What is a Strategic Question?
This might be the question you and I am asking right now? What does a question have to do with being a family-equipping congregation? Dr. Timothy Jones helps us understand the significance of this question as he says, “A question that filters good versus best activities. How will this element of our ministry equip families to function as a foundational unit of discipleship?”
Is this really necessary? Why don’t we just do it the way we always have done it and call it good? As I am reading a book by Mark Holman titled, Church+Home: The Proven Formula for Building Lifelong Faith, the observation is made, “Our enemy, Satan, is continually at work to stop Christianity from advancing, and it has become clear over the last few decades that Satan has moved his emphasis to the home. Satan realizes that he will not prevail against the Church because Jesus has already declared that he will not. Yet no such promise regarding the home was made; therefore, Satan realizes that the home is open territory for him to go to work. And during the last 40 to 50 years, Satan has been at work to take Christ and Christlike living out of the home because he realizes that if he can accomplish this, he can impact the advance of Christianity not only for today but also for generations to come.”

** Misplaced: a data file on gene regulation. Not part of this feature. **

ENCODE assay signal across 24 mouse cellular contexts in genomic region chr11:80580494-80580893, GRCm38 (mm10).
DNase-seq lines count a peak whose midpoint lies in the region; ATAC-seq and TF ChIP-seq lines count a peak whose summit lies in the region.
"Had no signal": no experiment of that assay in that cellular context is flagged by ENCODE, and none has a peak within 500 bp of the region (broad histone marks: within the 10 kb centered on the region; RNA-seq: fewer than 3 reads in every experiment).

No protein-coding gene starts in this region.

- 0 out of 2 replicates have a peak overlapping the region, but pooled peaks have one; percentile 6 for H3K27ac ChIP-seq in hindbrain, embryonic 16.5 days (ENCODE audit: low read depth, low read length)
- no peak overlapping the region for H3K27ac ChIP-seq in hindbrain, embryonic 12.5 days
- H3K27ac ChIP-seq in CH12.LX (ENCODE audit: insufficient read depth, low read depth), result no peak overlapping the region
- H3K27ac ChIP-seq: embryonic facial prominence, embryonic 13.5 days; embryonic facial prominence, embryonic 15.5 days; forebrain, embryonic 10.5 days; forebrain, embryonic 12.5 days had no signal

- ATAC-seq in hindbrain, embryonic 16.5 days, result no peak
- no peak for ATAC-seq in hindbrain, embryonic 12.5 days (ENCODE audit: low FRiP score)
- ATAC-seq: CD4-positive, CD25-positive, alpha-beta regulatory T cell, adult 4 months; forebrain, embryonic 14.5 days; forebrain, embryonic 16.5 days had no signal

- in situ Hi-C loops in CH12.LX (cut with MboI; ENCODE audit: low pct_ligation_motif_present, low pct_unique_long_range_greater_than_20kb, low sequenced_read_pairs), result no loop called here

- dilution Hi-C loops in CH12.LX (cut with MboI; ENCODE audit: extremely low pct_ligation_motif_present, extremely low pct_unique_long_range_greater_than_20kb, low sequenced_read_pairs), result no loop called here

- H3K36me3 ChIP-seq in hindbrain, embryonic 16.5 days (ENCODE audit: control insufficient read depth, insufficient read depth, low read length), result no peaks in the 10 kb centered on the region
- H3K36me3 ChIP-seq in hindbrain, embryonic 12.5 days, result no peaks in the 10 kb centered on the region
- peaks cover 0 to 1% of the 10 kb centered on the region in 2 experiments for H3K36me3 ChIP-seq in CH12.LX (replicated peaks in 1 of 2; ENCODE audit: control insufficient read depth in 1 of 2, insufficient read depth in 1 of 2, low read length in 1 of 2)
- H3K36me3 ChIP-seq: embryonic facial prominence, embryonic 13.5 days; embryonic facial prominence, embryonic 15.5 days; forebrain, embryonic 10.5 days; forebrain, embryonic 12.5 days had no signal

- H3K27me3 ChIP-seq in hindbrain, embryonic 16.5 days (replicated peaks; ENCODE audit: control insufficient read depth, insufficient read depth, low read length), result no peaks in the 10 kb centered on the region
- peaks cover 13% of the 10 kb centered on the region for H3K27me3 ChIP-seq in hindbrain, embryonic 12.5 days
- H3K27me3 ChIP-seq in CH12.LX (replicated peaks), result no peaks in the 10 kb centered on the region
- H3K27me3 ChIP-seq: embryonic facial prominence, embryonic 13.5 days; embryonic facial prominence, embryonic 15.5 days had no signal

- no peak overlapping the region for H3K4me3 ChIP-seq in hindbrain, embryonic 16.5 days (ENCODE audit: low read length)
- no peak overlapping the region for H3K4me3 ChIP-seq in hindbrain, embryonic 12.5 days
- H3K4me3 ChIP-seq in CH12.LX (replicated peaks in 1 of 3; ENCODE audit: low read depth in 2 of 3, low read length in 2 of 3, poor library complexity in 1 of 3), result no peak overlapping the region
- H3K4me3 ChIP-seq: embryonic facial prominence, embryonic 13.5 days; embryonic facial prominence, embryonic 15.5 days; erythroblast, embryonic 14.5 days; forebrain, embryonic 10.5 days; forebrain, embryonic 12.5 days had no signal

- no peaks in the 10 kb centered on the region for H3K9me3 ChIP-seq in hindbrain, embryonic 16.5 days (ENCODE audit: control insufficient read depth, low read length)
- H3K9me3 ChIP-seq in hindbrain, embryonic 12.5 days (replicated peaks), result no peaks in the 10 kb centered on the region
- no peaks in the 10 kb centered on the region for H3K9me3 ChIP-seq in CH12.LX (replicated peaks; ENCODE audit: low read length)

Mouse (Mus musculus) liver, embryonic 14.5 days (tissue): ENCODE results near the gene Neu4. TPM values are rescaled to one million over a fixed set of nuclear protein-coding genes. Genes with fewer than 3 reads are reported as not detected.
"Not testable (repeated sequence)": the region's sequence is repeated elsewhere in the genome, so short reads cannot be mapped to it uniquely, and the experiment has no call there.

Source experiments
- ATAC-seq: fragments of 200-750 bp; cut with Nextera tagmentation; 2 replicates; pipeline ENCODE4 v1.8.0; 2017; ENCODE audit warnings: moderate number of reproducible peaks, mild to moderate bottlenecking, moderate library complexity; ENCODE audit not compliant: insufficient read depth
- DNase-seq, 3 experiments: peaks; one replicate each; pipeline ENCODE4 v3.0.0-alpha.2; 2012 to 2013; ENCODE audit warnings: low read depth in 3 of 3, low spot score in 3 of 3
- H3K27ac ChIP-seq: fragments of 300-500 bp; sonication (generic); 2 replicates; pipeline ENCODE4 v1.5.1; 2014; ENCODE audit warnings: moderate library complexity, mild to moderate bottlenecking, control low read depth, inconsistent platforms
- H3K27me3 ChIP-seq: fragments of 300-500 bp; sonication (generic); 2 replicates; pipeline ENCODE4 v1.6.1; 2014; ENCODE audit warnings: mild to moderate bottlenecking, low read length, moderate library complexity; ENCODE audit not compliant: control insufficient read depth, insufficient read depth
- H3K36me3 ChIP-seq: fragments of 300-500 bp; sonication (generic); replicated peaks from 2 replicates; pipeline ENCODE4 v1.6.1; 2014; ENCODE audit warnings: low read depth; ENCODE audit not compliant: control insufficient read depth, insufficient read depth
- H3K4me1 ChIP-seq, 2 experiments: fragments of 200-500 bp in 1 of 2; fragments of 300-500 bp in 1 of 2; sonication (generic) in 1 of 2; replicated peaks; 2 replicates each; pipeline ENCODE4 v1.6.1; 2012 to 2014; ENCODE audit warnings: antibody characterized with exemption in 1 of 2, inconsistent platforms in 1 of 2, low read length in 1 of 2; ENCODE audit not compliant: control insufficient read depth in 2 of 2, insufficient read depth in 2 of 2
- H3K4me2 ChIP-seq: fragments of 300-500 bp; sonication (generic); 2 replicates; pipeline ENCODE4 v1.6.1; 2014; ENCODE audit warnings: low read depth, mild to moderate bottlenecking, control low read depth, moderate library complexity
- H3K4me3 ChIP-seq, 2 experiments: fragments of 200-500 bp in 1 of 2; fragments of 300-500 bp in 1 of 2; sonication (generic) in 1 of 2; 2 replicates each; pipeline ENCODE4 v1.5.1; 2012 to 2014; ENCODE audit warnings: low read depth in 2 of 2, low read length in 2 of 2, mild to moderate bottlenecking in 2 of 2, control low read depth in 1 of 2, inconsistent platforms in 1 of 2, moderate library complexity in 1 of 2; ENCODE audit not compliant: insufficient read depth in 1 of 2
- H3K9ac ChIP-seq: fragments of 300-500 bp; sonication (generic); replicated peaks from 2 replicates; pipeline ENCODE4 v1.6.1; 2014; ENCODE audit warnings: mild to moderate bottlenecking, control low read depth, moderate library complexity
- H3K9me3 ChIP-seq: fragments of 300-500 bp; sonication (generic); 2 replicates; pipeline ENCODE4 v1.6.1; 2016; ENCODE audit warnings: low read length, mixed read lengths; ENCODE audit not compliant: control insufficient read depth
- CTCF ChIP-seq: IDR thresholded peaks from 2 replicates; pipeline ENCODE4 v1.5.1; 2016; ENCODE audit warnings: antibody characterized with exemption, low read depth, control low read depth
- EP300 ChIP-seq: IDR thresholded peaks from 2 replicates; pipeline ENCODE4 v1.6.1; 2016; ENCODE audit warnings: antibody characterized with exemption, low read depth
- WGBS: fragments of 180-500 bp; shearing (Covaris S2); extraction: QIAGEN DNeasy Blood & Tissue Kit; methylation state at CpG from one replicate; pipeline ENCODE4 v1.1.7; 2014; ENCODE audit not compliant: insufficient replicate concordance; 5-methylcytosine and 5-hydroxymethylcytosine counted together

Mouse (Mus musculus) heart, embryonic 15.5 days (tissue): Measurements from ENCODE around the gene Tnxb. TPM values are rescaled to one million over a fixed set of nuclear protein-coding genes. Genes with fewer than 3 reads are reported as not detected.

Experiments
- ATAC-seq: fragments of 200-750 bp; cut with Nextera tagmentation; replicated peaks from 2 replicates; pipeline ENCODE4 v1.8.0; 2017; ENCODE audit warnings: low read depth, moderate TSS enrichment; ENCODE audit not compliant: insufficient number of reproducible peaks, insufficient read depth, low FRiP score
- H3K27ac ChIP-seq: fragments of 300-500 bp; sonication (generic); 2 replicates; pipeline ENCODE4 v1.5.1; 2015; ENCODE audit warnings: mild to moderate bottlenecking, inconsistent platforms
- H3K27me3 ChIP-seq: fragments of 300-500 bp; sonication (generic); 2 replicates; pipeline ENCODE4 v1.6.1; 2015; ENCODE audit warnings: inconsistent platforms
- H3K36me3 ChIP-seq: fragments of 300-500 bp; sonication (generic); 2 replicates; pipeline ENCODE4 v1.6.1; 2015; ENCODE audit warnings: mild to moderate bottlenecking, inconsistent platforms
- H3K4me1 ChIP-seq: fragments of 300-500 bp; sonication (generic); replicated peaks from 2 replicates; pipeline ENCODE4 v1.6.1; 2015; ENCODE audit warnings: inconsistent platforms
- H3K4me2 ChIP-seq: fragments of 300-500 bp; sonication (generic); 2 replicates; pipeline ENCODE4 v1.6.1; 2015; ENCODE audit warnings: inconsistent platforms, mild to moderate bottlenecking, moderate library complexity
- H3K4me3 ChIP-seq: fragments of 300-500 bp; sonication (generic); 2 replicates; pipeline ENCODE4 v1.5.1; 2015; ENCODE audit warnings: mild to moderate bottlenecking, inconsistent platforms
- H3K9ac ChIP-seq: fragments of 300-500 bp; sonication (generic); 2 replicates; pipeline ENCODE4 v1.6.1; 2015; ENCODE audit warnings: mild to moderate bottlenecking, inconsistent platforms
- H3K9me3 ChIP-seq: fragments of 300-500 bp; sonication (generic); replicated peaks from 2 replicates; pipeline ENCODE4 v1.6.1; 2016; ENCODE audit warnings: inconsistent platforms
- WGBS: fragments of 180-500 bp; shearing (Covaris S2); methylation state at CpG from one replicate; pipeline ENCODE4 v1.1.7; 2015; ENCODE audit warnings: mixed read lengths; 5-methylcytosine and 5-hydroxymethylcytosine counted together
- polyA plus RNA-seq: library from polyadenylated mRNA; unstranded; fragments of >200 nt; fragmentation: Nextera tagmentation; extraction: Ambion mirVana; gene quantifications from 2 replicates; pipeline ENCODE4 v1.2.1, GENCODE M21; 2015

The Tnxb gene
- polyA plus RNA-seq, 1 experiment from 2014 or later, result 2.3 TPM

Wow! Do I recognize my own home as a spiritual battle ground? So, what about the “question?” We believe, as leaders of the church, that we need to ask ourselves critical questions when events or activities are planned. For example, does this activity bring families together or pull them apart? How will this program or event resource, train, or involve parents to disciple their children?
If we are going to “say” we champion the family, then our “doing” better reflect that conviction. I definitely recognize some areas we at Vann are intentional about equipping the family. I see our TeamKID ministry sending home a take home piece called Faith Talk where the home is encouraged to spend time during the week reinforcing the lesson learned. It encourages the home to read the Scriptures, pray, and discuss together what Jesus calls the family to do. In the youth ministry there are monthly magazines and take home pieces that encourage the home to be discussing the topic together. I am thankful for Pastor Eric, promoting and attending himself with his wife, the Instructing a Child’s Heart conference at First Baptist Henderson. We have both our intergenerational ministries, Titus 2 and BMen, striving to embrace intergenerational relationships and seeing the importance of equipping the next generation. I’m sure I missed other things, but these initially encourage me to see what we are doing and where we believe God is leading us.
“Whatever else may be said about the home, it is the bottom line of life, the anvil upon which attitudes and convictions are hammered out. It is the place where life’s bills come due, the single most influential force in our earthly existence. . . . It is a home, among family members, that we come to terms with circumstances. It is here life makes up its mind.”